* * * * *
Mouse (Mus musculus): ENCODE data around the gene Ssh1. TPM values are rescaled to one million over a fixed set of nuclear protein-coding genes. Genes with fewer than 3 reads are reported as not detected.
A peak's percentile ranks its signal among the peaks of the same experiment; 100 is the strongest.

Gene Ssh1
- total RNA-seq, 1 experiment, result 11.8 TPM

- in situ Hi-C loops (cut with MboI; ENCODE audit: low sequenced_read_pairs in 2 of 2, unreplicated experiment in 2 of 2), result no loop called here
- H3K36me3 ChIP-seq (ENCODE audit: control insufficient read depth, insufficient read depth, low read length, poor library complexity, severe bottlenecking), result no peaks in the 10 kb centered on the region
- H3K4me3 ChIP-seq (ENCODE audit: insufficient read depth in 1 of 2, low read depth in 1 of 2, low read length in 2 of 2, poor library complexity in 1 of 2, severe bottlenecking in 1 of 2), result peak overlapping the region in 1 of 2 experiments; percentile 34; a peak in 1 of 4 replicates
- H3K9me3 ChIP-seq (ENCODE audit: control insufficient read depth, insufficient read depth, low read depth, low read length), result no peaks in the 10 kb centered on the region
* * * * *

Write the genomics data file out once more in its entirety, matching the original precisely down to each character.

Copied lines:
Mouse (Mus musculus): ENCODE data around the gene Ssh1. TPM values are rescaled to one million over a fixed set of nuclear protein-coding genes. Genes with fewer than 3 reads are reported as not detected.
A peak's percentile ranks its signal among the peaks of the same experiment; 100 is the strongest.

Gene Ssh1
- total RNA-seq, 1 experiment, result 11.8 TPM

- in situ Hi-C loops (cut with MboI; ENCODE audit: low sequenced_read_pairs in 2 of 2, unreplicated experiment in 2 of 2), result no loop called here
- H3K36me3 ChIP-seq (ENCODE audit: control insufficient read depth, insufficient read depth, low read length, poor library complexity, severe bottlenecking), result no peaks in the 10 kb centered on the region
- H3K4me3 ChIP-seq (ENCODE audit: insufficient read depth in 1 of 2, low read depth in 1 of 2, low read length in 2 of 2, poor library complexity in 1 of 2, severe bottlenecking in 1 of 2), result peak overlapping the region in 1 of 2 experiments; percentile 34; a peak in 1 of 4 replicates
- H3K9me3 ChIP-seq (ENCODE audit: control insufficient read depth, insufficient read depth, low read depth, low read length), result no peaks in the 10 kb centered on the region